Dry mouth, or xerostomia, is a common occurrence in people who have diabetes. One of the main causes of dry mouth is high blood glucose (sugar) levels. Other contributors to dry mouth include some medications, smoking, and being dehydrated. A lack of moisture in your mouth is a key sign that you may have dry mouth, but other signs are irritation at the corners of your mouth, thrush (a fungal infection on your tongue or cheeks), and inflammation of the gums.
The best way to avoid dry mouth is to focus on getting and keeping your blood glucose levels within your target range. In addition, drinking plenty of fluids, brushing your teeth at least twice a day, and sucking on lozenges, such as TheraBreath Dry Mouth Lozenges, can also help. Unlike other lozenges or breath mints, TheraBreath Dry Mouth Lozenges work in three stages to combat dry mouth symptoms. During stage 1, unpleasant tastes and odors are eliminated. In stage 2, zinc and xylitol come to the rescue to fight the source of bad breath. And in stage 3, a flavor agent stimulates saliva flow to provide soothing symptom relief. TheraBreath Dry Mouth Lozenges are sugar-, calorie-, and gluten-free, and come in two flavors and three package sizes.
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Source URL: https://www.diabetesselfmanagement.com/blog/product-review-therabreath-dry-mouth-lozenges/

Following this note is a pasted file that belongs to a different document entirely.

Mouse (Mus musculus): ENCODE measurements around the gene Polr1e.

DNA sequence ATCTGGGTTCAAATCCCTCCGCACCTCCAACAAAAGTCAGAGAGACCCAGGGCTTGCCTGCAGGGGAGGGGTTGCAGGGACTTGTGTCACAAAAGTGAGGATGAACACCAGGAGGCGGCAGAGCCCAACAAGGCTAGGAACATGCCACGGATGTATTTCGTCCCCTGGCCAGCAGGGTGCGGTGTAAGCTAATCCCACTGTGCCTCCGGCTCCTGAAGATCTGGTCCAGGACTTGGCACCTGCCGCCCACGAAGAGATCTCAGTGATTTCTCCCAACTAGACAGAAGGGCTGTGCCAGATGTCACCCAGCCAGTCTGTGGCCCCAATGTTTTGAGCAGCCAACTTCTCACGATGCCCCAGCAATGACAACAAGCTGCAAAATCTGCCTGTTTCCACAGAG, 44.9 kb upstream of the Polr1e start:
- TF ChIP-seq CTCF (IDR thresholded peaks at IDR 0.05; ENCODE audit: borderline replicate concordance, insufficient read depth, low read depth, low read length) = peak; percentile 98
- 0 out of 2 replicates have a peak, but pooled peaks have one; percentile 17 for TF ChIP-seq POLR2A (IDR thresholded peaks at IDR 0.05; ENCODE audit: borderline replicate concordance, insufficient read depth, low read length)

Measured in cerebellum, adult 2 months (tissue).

Amy Campbell: Amy Campbell is the author of Staying Healthy with Diabetes: Nutrition and Meal Planning and a frequent contributor to Diabetes Self-Management and Diabetes & You. She has co-authored several books, including the The Joslin Guide to Diabetes and the American Diabetes Association’s 16 Myths of a “Diabetic Diet,” for which she received a Will Solimene Award of Excellence in Medical Communication and a National Health Information Award in 2000. Amy also developed menus for Fit Not Fat at Forty Plus and co-authored Eat Carbs, Lose Weight with fitness expert Denise Austin. Amy earned a bachelor’s degree in nutrition from Simmons College and a master’s degree in nutrition education from Boston University. In addition to being a Registered Dietitian, she is a Certified Diabetes Educator and a member of the American Dietetic Association, the American Diabetes Association, and the American Association of Diabetes Educators. Amy was formerly a Diabetes and Nutrition Educator at Joslin Diabetes Center, where she was responsible for the development, implementation, and evaluation of disease management programs, including clinical guideline and educational material development, and the development, testing, and implementation of disease management applications. She is currently the Director of Clinical Education Content Development and Training at Good Measures. Amy has developed and conducted training sessions for various disease and case management programs and is a frequent presenter at disease management events.
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